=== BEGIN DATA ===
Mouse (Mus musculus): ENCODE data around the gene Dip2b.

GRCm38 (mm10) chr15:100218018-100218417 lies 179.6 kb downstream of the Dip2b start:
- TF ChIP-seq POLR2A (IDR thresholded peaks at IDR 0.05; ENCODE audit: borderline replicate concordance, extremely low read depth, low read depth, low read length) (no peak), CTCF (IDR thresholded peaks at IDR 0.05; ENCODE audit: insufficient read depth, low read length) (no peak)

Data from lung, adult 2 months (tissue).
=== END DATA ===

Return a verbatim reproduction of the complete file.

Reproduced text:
Mouse (Mus musculus): ENCODE data around the gene Dip2b.

GRCm38 (mm10) chr15:100218018-100218417 lies 179.6 kb downstream of the Dip2b start:
- TF ChIP-seq POLR2A (IDR thresholded peaks at IDR 0.05; ENCODE audit: borderline replicate concordance, extremely low read depth, low read depth, low read length) (no peak), CTCF (IDR thresholded peaks at IDR 0.05; ENCODE audit: insufficient read depth, low read length) (no peak)

Data from lung, adult 2 months (tissue).